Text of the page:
Homeostatic regulation of ionic currents is of paramount importance during periods of synaptic growth or remodeling. Our previous work has identified the translational repressor Pumilio (Pum) as a regulator of sodium current (I Na) and excitability in Drosophila motoneurons. In this current study, we show that Pum is able to bind directly the mRNA encoding the Drosophila voltage-gated sodium channel paralytic (para). We identify a putative binding site for Pum in the 3′ end of the para open reading frame (ORF). Characterization of the mechanism of action of Pum, using whole-cell patch clamp and real-time reverse transcription-PCR, reveals that the full-length protein is required for translational repression of para mRNA. Additionally, the cofactor Nanos is essential for Pum-dependent para repression, whereas the requirement for Brain Tumor (Brat) is cell type specific. Thus, Pum-dependent regulation of I Na in motoneurons requires both Nanos and Brat, whereas regulation in other neuronal types seemingly requires only Nanos but not Brat. We also show that Pum is able to reduce the level of nanos mRNA and as such identify a potential negative-feedback mechanism to protect neurons from overactivity of Pum. Finally, we show coupling between I Na (para) and I K (Shal) such that Pum-mediated change in para results in a compensatory change in Shal. The identification of para as a direct target of Pum represents the first ion channel to be translationally regulated by this repressor and the location of the binding motif is the first example in an ORF rather than in the canonical 3′-untranslated region of target transcripts.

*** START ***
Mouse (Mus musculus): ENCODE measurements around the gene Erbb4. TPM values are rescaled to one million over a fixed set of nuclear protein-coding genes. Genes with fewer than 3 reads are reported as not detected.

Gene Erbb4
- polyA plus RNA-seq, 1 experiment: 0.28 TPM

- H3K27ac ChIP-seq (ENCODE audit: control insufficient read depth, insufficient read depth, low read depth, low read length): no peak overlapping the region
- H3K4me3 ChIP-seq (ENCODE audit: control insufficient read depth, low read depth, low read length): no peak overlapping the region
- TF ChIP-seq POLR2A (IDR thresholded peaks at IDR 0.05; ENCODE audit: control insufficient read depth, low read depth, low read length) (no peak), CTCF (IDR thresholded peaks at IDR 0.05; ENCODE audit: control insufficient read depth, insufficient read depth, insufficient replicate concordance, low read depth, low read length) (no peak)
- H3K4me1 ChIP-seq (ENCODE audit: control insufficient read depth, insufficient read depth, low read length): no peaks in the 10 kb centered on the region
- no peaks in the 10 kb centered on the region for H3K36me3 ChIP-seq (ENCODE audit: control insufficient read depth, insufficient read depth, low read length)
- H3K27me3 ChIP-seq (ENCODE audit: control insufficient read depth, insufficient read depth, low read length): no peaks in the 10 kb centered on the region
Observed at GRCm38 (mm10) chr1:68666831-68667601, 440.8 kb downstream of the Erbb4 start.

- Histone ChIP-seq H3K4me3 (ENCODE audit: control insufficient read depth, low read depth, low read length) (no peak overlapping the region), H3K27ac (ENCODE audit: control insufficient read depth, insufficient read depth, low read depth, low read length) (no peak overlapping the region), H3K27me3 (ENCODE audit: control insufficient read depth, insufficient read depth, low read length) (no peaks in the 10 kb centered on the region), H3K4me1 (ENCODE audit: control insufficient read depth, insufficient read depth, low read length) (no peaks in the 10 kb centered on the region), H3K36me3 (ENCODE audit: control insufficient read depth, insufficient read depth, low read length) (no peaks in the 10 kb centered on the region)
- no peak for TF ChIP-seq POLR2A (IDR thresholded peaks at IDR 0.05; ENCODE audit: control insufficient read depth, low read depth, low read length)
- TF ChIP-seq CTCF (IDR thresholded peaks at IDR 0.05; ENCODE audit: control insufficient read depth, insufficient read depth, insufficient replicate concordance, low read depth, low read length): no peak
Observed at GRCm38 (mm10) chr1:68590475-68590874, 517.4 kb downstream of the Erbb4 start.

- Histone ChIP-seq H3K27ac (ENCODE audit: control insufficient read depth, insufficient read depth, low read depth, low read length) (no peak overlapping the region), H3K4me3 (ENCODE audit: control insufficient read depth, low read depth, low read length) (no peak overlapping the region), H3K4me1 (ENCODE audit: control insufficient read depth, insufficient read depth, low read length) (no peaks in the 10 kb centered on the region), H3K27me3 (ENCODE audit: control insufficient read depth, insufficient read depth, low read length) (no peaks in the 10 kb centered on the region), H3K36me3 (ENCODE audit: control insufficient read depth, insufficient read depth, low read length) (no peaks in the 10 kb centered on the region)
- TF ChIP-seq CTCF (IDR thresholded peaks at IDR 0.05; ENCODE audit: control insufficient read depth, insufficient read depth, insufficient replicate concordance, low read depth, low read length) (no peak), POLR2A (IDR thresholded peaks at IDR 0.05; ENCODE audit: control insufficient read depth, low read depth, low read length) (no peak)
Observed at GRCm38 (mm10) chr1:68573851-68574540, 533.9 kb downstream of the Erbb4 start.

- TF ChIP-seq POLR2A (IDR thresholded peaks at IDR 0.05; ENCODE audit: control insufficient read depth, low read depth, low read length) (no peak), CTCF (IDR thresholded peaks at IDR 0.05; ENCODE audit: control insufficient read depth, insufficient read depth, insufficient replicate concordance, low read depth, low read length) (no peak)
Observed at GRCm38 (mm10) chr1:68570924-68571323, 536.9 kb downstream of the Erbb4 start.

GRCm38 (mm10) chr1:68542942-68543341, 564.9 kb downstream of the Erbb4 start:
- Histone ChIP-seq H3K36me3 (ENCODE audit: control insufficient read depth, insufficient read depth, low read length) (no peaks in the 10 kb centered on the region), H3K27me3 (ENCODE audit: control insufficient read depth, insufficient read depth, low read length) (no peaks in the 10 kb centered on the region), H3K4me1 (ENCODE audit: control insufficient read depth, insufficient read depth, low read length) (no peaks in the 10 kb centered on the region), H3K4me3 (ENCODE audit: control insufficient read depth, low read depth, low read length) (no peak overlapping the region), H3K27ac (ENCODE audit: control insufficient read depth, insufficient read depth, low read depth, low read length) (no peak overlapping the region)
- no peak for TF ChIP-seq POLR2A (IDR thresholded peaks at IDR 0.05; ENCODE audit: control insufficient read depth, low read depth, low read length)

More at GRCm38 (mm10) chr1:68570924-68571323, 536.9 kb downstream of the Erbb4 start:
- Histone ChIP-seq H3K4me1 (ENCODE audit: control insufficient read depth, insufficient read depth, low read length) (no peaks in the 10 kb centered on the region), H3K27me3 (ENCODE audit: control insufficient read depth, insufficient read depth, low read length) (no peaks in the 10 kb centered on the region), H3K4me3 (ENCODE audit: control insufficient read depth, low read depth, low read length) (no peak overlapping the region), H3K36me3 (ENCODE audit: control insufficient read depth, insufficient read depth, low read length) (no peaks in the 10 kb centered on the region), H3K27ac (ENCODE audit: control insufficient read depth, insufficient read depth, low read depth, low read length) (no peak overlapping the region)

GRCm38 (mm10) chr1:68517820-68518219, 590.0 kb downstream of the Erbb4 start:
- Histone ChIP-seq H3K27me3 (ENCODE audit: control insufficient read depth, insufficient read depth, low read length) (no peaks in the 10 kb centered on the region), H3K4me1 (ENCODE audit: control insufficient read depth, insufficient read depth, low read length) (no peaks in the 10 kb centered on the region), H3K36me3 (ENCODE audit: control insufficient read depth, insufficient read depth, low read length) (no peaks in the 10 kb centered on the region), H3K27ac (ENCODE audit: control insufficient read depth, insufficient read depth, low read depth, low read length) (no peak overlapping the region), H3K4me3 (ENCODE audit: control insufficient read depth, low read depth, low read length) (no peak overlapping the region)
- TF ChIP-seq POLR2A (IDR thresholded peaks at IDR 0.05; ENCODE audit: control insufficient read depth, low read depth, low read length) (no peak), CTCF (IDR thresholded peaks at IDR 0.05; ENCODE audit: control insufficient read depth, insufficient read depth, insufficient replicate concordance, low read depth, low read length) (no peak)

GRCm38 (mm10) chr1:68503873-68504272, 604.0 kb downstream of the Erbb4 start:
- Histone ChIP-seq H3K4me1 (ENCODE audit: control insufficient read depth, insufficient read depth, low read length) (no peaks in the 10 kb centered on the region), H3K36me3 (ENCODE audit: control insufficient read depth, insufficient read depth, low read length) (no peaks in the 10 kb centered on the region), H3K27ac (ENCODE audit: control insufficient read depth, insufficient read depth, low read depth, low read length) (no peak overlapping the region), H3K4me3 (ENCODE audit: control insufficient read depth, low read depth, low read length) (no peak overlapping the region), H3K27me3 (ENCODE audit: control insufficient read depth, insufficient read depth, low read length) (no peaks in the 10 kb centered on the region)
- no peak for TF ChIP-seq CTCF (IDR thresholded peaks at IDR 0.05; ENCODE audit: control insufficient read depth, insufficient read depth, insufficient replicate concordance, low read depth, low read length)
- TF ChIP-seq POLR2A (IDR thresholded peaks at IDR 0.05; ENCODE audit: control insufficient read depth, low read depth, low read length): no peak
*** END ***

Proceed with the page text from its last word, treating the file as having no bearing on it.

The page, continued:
Neuronal activity is regulated by homeostatic mechanisms that serve to maintain membrane excitability within predefined limits. This is achieved, at least in part, by continual adjustment of both ligand- and voltage-gated ionic conductances to maintain stable action potential firing rates in response to changing synaptic excitation (Turrigiano and Nelson, 2000; Marder and Prinz, 2002; Davis, 2006). Such regulation is predicted to be particularly predominant when neural circuit synaptic activity is changing rapidly, for example during both neuronal circuit development and in the formation of memory (Turrigiano, 1999). However, although now well established, the molecular pathways that underlie homeostatic regulation remain mostly unknown.